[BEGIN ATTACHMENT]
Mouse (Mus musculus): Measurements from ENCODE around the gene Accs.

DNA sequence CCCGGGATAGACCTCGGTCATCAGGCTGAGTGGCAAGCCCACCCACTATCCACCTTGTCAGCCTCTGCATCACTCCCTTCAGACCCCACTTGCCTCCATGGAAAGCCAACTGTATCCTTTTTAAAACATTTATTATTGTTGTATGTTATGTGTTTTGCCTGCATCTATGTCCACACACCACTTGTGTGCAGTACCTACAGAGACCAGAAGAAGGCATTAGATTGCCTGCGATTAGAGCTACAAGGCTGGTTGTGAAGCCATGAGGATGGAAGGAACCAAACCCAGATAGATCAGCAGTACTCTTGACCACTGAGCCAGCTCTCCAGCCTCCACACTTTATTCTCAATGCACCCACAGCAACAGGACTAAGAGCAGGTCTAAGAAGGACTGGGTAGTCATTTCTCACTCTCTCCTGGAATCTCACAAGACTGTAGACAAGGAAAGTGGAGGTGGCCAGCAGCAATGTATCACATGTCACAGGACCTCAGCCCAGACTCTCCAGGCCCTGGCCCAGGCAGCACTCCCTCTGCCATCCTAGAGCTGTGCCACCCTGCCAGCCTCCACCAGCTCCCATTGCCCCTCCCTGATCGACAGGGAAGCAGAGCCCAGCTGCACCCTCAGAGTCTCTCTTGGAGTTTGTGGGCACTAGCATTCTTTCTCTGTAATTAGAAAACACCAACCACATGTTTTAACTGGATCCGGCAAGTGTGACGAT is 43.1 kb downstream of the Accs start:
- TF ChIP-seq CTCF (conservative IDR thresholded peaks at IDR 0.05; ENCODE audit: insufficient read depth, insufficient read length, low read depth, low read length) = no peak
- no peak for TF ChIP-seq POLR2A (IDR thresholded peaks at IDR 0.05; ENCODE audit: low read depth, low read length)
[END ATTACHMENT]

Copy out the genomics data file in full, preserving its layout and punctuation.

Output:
Mouse (Mus musculus): Measurements from ENCODE around the gene Accs.

DNA sequence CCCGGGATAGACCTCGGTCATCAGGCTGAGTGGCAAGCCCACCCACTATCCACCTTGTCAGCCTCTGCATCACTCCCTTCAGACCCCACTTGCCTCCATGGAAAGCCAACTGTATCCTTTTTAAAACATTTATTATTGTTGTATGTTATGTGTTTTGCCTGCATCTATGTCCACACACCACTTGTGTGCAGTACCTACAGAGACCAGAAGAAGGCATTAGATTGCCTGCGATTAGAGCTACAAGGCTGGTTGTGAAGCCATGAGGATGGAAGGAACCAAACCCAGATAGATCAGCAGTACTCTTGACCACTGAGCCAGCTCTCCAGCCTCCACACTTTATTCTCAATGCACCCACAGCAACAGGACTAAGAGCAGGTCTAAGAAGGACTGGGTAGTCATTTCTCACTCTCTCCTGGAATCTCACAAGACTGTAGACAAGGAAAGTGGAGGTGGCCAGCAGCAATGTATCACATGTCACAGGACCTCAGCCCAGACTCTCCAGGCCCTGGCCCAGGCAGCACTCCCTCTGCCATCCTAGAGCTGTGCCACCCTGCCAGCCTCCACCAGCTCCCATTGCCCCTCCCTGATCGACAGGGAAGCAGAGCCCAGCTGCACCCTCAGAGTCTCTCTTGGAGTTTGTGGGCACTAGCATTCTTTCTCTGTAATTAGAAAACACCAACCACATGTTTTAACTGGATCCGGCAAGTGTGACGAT is 43.1 kb downstream of the Accs start:
- TF ChIP-seq CTCF (conservative IDR thresholded peaks at IDR 0.05; ENCODE audit: insufficient read depth, insufficient read length, low read depth, low read length) = no peak
- no peak for TF ChIP-seq POLR2A (IDR thresholded peaks at IDR 0.05; ENCODE audit: low read depth, low read length)